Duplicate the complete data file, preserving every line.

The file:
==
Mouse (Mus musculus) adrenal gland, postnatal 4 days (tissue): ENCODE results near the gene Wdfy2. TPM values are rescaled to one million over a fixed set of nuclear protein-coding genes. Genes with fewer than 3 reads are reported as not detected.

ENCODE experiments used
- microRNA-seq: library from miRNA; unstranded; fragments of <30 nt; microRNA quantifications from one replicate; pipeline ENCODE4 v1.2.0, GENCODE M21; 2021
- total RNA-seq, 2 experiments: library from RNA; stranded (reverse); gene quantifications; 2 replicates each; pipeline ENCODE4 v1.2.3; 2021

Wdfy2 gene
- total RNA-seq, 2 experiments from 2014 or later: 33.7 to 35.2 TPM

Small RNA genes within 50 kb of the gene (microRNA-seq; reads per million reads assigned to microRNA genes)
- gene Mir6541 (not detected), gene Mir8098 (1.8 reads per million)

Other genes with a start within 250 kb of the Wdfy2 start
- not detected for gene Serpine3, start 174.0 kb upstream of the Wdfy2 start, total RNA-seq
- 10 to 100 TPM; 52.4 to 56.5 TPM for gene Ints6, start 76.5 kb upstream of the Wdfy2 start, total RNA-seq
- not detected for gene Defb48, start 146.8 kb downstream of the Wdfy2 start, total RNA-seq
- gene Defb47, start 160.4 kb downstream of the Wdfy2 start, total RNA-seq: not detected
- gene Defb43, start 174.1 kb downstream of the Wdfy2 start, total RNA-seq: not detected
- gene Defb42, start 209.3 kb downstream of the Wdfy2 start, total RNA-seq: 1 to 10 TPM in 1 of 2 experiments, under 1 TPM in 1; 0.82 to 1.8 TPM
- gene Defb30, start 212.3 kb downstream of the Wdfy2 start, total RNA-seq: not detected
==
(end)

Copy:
Mouse (Mus musculus) adrenal gland, postnatal 4 days (tissue): ENCODE results near the gene Wdfy2. TPM values are rescaled to one million over a fixed set of nuclear protein-coding genes. Genes with fewer than 3 reads are reported as not detected.

ENCODE experiments used
- microRNA-seq: library from miRNA; unstranded; fragments of <30 nt; microRNA quantifications from one replicate; pipeline ENCODE4 v1.2.0, GENCODE M21; 2021
- total RNA-seq, 2 experiments: library from RNA; stranded (reverse); gene quantifications; 2 replicates each; pipeline ENCODE4 v1.2.3; 2021

Wdfy2 gene
- total RNA-seq, 2 experiments from 2014 or later: 33.7 to 35.2 TPM

Small RNA genes within 50 kb of the gene (microRNA-seq; reads per million reads assigned to microRNA genes)
- gene Mir6541 (not detected), gene Mir8098 (1.8 reads per million)

Other genes with a start within 250 kb of the Wdfy2 start
- not detected for gene Serpine3, start 174.0 kb upstream of the Wdfy2 start, total RNA-seq
- 10 to 100 TPM; 52.4 to 56.5 TPM for gene Ints6, start 76.5 kb upstream of the Wdfy2 start, total RNA-seq
- not detected for gene Defb48, start 146.8 kb downstream of the Wdfy2 start, total RNA-seq
- gene Defb47, start 160.4 kb downstream of the Wdfy2 start, total RNA-seq: not detected
- gene Defb43, start 174.1 kb downstream of the Wdfy2 start, total RNA-seq: not detected
- gene Defb42, start 209.3 kb downstream of the Wdfy2 start, total RNA-seq: 1 to 10 TPM in 1 of 2 experiments, under 1 TPM in 1; 0.82 to 1.8 TPM
- gene Defb30, start 212.3 kb downstream of the Wdfy2 start, total RNA-seq: not detected